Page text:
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Γ̔πῆρχον—‘had homes ready to receive them.’ It appears that the whole of the country population was opposed to war. The rich landed gentry had town houses, but rarely lived in them and felt the loss of their fine country places. Cf. c. 65; Isocr. VII. 52. The farmers and peasants were ruined by the invasion. Cf. [Lys.] 20. 33.

Ἐλευσινίου— at the foot of the Acropolis, at the N.E. It was regarded with great awe, and even in the time of Pausanias some mysterious sanctity belonged to it. The Boule sat there the day after the Eleusinian Festival ended.

τὸ Πελαργικὸν—(a) a fortification built by the ‘Pelasgians’ on the W. side of the Acropolis, the only side accessible to an enemy; (b) a space below this fortification and also above it. It is to this space on either side that the curse attached. (On the orthography, Herodian says, Πελαργικὸν ἀντὶ τοῦ Πελασγικόν. Cf Lobeck, Phryn. p. 109.

ἐπάρατον—what was the reason of this? Only the W. side was ‘cursed’ since only on that side could buildings be placed; but this space was part of the pomoerium of the original settlement, the Acropolis being then the τέμενος of Pelasgian Zeus. Hence no human beings were to live there. μὴ—due to the prohibition implied in ἐπάρατον. τοιόνδε— i.e. μὴ οἰκεῖν αὐτό, the relative construction disappearing. See c. 4, 5.

Πελαργικὸν ἀργὸν—such παρονομασία is common in oracles. See c. 54, 2.

ἄμεινον—a favourite word at Delphi, suiting well the oracle which worked by suggestion rather than command.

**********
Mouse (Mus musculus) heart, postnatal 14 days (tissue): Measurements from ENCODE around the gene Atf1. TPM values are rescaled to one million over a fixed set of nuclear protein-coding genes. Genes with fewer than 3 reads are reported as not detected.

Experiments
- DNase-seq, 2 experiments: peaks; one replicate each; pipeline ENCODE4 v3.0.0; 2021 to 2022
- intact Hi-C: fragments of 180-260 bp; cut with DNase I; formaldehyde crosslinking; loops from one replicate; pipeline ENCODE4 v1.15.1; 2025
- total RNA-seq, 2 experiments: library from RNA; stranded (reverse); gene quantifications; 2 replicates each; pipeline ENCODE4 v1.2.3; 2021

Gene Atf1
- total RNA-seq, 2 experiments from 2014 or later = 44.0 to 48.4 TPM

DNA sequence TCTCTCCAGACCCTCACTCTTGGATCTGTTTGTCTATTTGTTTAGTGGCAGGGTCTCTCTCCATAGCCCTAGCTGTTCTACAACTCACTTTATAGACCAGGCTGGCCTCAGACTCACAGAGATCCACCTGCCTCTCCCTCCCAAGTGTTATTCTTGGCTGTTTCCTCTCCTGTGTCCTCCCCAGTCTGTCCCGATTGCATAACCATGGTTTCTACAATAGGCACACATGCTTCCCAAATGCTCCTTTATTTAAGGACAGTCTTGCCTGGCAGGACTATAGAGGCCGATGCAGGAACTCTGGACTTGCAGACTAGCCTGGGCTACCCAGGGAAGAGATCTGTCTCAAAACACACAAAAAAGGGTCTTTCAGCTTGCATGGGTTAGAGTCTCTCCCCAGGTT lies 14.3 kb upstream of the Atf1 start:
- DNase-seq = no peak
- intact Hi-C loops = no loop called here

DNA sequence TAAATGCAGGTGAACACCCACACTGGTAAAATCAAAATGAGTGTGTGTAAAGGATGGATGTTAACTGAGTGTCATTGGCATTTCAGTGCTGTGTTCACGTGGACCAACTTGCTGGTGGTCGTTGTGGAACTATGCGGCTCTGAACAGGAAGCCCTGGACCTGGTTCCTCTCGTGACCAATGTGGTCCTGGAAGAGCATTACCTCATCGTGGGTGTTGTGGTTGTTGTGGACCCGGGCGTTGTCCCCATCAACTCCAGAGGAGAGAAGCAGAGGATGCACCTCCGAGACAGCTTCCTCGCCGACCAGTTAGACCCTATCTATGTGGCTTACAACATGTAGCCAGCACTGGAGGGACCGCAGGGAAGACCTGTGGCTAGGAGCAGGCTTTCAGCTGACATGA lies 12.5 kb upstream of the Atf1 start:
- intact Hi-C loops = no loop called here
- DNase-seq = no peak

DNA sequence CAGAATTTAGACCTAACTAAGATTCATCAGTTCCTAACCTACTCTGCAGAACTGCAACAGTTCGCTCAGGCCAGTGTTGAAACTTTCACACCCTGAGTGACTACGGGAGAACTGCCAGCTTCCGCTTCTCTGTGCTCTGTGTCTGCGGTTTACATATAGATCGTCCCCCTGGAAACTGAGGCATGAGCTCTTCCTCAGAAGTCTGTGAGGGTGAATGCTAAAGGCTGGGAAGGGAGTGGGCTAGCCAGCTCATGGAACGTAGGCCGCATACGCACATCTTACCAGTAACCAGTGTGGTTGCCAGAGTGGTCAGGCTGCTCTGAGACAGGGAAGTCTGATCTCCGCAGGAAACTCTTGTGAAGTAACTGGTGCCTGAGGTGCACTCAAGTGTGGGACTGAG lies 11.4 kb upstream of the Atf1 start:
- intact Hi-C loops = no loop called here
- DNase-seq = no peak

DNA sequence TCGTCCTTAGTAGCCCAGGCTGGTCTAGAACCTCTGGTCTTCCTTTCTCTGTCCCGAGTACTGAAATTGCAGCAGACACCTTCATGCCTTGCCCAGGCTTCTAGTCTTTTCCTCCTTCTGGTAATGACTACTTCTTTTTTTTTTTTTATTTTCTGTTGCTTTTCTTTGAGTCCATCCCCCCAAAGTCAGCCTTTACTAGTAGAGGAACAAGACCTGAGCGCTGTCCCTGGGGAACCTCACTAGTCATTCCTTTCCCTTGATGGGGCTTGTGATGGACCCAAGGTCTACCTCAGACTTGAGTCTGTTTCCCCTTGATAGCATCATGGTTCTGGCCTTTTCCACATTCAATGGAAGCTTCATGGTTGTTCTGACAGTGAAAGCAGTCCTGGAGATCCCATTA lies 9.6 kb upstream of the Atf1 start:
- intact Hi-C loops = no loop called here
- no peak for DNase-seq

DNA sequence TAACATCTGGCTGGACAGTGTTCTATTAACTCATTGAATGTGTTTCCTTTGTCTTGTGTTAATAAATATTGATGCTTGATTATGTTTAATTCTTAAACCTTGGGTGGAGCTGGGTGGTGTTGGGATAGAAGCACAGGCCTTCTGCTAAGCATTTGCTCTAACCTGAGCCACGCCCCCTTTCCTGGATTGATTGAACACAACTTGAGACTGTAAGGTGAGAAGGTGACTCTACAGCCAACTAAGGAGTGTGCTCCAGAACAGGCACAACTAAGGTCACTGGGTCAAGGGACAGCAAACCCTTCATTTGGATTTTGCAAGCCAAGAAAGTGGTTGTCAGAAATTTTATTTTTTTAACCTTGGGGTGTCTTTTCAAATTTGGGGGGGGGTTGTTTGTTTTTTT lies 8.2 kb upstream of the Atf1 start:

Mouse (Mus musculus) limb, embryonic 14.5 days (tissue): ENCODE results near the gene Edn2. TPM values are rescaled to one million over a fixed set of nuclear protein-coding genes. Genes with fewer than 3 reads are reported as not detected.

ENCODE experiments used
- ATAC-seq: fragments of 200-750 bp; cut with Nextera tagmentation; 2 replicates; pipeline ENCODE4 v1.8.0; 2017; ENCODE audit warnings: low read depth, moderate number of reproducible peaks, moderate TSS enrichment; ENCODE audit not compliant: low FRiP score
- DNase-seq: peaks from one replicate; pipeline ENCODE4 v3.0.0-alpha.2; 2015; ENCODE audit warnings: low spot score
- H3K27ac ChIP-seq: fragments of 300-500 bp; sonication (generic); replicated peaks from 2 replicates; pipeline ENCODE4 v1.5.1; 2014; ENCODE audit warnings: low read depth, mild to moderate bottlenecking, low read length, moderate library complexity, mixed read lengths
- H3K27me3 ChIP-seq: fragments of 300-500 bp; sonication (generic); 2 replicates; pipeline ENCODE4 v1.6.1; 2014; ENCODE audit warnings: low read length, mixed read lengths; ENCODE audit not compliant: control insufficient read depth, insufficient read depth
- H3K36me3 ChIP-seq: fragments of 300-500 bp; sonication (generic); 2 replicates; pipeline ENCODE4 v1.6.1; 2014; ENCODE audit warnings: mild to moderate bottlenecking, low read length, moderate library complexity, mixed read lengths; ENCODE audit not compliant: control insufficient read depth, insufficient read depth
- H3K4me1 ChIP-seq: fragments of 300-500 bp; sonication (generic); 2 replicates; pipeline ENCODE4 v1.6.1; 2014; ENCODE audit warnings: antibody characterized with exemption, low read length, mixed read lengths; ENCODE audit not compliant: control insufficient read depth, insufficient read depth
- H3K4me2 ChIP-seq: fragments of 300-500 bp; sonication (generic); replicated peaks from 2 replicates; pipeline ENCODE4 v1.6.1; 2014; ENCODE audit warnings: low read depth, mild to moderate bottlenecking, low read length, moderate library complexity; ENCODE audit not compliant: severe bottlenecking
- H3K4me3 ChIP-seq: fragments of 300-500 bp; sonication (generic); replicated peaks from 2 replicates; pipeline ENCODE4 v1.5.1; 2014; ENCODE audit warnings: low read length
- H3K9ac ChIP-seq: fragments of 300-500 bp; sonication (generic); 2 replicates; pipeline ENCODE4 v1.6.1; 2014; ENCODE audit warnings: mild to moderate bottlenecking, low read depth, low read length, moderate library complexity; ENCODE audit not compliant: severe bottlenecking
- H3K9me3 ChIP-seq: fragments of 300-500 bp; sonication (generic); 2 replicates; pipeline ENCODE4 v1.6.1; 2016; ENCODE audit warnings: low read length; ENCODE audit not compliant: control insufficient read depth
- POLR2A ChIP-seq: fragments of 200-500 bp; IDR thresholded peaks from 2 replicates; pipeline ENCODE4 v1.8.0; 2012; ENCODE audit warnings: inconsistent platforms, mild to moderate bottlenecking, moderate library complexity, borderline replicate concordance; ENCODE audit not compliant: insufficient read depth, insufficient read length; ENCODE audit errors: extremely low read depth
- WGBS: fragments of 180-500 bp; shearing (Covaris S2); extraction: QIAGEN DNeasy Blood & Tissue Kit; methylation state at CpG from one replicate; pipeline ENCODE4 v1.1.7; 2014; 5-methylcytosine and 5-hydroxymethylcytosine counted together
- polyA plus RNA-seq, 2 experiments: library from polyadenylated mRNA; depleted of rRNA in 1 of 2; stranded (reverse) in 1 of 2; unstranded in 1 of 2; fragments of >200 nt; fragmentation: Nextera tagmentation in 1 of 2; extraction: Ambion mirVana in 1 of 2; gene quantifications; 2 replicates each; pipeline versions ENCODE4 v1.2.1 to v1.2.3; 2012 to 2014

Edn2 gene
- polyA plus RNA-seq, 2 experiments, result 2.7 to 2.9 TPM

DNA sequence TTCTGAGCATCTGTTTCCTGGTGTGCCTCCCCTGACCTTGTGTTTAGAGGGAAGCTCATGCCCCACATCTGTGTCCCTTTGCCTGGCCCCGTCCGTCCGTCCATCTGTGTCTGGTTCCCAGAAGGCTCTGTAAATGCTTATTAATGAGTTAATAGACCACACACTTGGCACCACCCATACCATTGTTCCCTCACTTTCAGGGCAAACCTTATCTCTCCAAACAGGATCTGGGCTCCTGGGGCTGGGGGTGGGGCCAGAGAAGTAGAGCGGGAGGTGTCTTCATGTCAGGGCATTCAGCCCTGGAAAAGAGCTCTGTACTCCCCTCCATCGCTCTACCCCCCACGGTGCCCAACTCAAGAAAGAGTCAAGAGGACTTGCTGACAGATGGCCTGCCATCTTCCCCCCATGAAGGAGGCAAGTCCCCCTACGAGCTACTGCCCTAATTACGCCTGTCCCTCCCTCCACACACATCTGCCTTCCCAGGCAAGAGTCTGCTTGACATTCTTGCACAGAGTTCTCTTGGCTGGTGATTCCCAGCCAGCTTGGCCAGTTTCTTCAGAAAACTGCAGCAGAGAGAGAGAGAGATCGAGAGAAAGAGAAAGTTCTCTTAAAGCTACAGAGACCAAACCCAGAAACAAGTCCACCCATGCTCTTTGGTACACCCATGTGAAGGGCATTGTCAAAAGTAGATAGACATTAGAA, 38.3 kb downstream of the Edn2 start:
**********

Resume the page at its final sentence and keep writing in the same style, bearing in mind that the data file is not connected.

ἐξῳκήθη—‘was filled with settlers.’


Ξυμβῆναι—‘to have been fulfilled in a manner con- trary to their expectations,’ because the troubles were the cause instead of the result of the occupation.

προσεδέχοντο—Haase suggested {} προσεδέχοντο, but the relative may be omitted.

γενέσθαι—sc. δοκοῦσι from δοκεῖ above. So Burke, Reflections, ‘In England we are said to learn manners at seeond-hand from your side of the water, and that we dress our behaviour in the frippery of France’ (i.e, it is said that we dress).

προῄδει—i.e. warned them that the place would some day be inhabited in time of adversity.

μὴ ἐπ᾽ ἀγαθῷ—after οἶδα the regular negative is οὐ. This μὴ implies a sense of authoritative declaration in οἶδα, and is not a colloquial license. M. T. 688. μὴ belongs to ἀγαθῷ.


Κατεσκευάσαντο—‘fonnd quarters.’

ὡς ἕκαστός πουAristoph. Eq. 792, Andoc. ap. Suid. s.v. σκάνδιξ. Andocides refers to the difficulty of getting good food.

ἐχώρησε—from this early trans. use of χωρεῖν comes the meaning ‘receive’ of persons, as in St. Matthew xix. 12.


Ἥπτοντο—cf. Plat. Phaedo, 64 A ὀρθῶς ἁπτόμενοι φιλοσοφίας. Thuc. speaks of the Athenians generally: while the country people were settling down as best they could, the Athenians were meanwhile busy with the details connected with the war, both τὰ ἔξω, ξυμμάχους ἀγείροντες, and τὰ ἔνδον, ναῦς ἐξαρτύοντες. τῇ Π..—c. 56, 1.

ἐν τούτῳ π.— cf. VII. 50, 4 ἐν παντὶ ἀθυμίας.

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  • Commentary references from this page (2):
    • Aristophanes, Knights, 792
    • Thucydides, Histories, 7.50
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